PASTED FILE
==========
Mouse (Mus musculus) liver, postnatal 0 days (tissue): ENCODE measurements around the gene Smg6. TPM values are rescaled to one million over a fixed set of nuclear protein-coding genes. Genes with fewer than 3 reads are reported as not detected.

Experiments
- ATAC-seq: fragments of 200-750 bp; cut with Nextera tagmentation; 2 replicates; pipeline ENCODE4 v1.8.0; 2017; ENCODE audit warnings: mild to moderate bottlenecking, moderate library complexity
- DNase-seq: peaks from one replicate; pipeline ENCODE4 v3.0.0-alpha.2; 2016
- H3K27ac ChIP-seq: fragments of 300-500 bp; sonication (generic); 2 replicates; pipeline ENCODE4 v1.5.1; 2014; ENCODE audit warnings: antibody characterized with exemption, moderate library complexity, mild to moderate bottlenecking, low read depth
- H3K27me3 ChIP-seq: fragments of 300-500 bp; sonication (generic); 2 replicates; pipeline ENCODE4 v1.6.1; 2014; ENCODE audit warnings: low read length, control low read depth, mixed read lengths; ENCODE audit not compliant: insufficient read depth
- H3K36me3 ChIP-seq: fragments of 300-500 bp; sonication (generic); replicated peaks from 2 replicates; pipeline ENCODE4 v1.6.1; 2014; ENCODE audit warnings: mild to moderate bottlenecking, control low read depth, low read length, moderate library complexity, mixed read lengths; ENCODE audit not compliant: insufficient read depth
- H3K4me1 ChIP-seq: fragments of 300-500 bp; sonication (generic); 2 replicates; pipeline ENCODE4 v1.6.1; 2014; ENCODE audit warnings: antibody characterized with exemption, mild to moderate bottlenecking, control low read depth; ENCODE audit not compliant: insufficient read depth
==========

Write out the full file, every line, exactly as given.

Mouse (Mus musculus) liver, postnatal 0 days (tissue): ENCODE measurements around the gene Smg6. TPM values are rescaled to one million over a fixed set of nuclear protein-coding genes. Genes with fewer than 3 reads are reported as not detected.

Experiments
- ATAC-seq: fragments of 200-750 bp; cut with Nextera tagmentation; 2 replicates; pipeline ENCODE4 v1.8.0; 2017; ENCODE audit warnings: mild to moderate bottlenecking, moderate library complexity
- DNase-seq: peaks from one replicate; pipeline ENCODE4 v3.0.0-alpha.2; 2016
- H3K27ac ChIP-seq: fragments of 300-500 bp; sonication (generic); 2 replicates; pipeline ENCODE4 v1.5.1; 2014; ENCODE audit warnings: antibody characterized with exemption, moderate library complexity, mild to moderate bottlenecking, low read depth
- H3K27me3 ChIP-seq: fragments of 300-500 bp; sonication (generic); 2 replicates; pipeline ENCODE4 v1.6.1; 2014; ENCODE audit warnings: low read length, control low read depth, mixed read lengths; ENCODE audit not compliant: insufficient read depth
- H3K36me3 ChIP-seq: fragments of 300-500 bp; sonication (generic); replicated peaks from 2 replicates; pipeline ENCODE4 v1.6.1; 2014; ENCODE audit warnings: mild to moderate bottlenecking, control low read depth, low read length, moderate library complexity, mixed read lengths; ENCODE audit not compliant: insufficient read depth
- H3K4me1 ChIP-seq: fragments of 300-500 bp; sonication (generic); 2 replicates; pipeline ENCODE4 v1.6.1; 2014; ENCODE audit warnings: antibody characterized with exemption, mild to moderate bottlenecking, control low read depth; ENCODE audit not compliant: insufficient read depth